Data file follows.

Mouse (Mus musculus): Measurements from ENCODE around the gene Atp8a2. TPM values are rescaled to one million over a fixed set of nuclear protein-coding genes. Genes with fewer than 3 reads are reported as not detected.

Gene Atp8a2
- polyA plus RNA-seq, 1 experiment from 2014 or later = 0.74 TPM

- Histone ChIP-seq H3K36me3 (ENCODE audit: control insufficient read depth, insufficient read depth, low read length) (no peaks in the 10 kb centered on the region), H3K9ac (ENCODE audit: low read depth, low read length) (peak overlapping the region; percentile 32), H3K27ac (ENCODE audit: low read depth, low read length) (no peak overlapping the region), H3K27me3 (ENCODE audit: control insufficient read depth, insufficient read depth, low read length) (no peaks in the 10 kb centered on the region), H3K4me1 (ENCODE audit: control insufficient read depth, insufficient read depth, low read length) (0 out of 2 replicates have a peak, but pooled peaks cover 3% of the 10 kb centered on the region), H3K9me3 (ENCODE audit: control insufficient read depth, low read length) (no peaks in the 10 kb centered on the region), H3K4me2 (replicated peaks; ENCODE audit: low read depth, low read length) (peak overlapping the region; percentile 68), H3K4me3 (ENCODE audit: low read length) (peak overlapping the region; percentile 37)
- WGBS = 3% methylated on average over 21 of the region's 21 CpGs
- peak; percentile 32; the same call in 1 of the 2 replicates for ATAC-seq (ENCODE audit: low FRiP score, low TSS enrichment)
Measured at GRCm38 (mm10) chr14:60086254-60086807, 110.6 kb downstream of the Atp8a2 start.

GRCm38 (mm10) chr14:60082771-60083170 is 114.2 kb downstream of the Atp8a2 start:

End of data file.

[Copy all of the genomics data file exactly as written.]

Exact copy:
Mouse (Mus musculus): Measurements from ENCODE around the gene Atp8a2. TPM values are rescaled to one million over a fixed set of nuclear protein-coding genes. Genes with fewer than 3 reads are reported as not detected.

Gene Atp8a2
- polyA plus RNA-seq, 1 experiment from 2014 or later = 0.74 TPM

- Histone ChIP-seq H3K36me3 (ENCODE audit: control insufficient read depth, insufficient read depth, low read length) (no peaks in the 10 kb centered on the region), H3K9ac (ENCODE audit: low read depth, low read length) (peak overlapping the region; percentile 32), H3K27ac (ENCODE audit: low read depth, low read length) (no peak overlapping the region), H3K27me3 (ENCODE audit: control insufficient read depth, insufficient read depth, low read length) (no peaks in the 10 kb centered on the region), H3K4me1 (ENCODE audit: control insufficient read depth, insufficient read depth, low read length) (0 out of 2 replicates have a peak, but pooled peaks cover 3% of the 10 kb centered on the region), H3K9me3 (ENCODE audit: control insufficient read depth, low read length) (no peaks in the 10 kb centered on the region), H3K4me2 (replicated peaks; ENCODE audit: low read depth, low read length) (peak overlapping the region; percentile 68), H3K4me3 (ENCODE audit: low read length) (peak overlapping the region; percentile 37)
- WGBS = 3% methylated on average over 21 of the region's 21 CpGs
- peak; percentile 32; the same call in 1 of the 2 replicates for ATAC-seq (ENCODE audit: low FRiP score, low TSS enrichment)
Measured at GRCm38 (mm10) chr14:60086254-60086807, 110.6 kb downstream of the Atp8a2 start.

GRCm38 (mm10) chr14:60082771-60083170 is 114.2 kb downstream of the Atp8a2 start: